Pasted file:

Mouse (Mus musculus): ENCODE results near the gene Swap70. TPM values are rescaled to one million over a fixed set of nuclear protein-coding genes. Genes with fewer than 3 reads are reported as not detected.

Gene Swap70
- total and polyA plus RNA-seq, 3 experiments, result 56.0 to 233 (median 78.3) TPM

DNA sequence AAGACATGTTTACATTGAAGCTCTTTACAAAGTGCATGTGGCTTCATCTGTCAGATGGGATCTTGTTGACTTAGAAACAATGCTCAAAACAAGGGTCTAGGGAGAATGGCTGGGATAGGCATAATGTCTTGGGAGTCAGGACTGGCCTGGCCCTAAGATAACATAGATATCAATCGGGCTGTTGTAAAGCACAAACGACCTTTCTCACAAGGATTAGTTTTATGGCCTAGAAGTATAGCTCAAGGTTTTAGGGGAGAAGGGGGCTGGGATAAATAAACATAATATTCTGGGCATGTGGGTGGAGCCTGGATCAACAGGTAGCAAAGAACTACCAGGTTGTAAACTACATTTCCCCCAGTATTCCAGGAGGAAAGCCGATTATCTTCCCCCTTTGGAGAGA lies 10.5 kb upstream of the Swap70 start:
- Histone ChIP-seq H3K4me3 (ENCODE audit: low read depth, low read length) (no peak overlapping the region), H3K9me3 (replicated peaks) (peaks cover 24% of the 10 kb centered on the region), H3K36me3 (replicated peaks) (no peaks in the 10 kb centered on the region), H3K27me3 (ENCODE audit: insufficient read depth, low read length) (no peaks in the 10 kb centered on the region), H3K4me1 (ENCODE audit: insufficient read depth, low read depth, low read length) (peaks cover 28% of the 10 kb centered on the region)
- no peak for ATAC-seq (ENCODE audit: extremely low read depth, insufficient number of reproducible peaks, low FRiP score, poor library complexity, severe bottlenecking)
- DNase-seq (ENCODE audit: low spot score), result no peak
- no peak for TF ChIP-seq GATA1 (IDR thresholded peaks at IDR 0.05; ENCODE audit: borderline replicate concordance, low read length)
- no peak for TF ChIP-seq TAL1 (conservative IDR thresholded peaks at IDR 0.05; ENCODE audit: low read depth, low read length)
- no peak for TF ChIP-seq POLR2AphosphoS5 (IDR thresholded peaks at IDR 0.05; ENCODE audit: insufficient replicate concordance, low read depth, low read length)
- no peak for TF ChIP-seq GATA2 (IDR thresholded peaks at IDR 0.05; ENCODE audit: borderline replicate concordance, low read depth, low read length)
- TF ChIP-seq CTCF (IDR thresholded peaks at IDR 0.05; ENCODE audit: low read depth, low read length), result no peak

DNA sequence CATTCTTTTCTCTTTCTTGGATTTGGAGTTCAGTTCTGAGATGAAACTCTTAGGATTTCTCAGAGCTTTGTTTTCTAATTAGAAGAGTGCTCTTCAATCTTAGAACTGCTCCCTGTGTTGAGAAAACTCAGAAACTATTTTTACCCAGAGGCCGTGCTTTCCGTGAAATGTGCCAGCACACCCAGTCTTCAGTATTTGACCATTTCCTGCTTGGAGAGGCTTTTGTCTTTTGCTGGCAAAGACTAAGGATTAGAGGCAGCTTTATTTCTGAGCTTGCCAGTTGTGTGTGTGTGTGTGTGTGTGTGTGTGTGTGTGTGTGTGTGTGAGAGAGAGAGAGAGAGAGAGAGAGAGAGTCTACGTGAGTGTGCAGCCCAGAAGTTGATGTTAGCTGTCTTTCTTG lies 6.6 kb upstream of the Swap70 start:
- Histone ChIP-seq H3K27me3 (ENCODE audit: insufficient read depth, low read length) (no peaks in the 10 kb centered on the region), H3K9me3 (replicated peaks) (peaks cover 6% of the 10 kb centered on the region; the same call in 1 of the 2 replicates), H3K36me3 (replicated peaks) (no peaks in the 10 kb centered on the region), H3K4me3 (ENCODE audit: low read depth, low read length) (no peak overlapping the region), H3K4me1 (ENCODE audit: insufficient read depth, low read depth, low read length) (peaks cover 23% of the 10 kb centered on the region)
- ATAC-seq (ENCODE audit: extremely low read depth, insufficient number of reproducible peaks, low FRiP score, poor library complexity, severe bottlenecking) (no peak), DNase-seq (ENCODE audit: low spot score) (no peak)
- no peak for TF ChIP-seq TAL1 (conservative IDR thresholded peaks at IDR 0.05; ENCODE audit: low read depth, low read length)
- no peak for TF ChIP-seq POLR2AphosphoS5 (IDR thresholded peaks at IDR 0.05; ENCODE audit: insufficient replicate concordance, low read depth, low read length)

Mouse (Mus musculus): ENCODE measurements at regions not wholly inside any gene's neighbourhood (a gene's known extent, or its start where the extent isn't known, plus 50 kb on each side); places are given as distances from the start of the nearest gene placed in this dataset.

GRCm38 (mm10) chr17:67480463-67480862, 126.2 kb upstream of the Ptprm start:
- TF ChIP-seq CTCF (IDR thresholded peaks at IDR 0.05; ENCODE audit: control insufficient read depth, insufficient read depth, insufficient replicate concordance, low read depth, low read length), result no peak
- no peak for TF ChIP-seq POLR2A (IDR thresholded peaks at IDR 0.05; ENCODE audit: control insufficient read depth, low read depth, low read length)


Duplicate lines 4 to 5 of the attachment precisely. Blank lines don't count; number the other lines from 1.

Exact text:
DNA sequence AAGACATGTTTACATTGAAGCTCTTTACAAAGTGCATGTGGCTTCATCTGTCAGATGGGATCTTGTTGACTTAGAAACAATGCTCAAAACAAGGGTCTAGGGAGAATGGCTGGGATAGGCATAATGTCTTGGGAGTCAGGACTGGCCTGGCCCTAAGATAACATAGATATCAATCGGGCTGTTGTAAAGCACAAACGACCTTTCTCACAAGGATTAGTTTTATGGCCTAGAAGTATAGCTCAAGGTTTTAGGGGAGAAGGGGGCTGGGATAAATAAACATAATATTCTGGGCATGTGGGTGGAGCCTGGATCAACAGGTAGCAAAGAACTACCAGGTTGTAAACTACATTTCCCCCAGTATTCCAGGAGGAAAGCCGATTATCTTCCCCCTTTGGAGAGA lies 10.5 kb upstream of the Swap70 start:
- Histone ChIP-seq H3K4me3 (ENCODE audit: low read depth, low read length) (no peak overlapping the region), H3K9me3 (replicated peaks) (peaks cover 24% of the 10 kb centered on the region), H3K36me3 (replicated peaks) (no peaks in the 10 kb centered on the region), H3K27me3 (ENCODE audit: insufficient read depth, low read length) (no peaks in the 10 kb centered on the region), H3K4me1 (ENCODE audit: insufficient read depth, low read depth, low read length) (peaks cover 28% of the 10 kb centered on the region)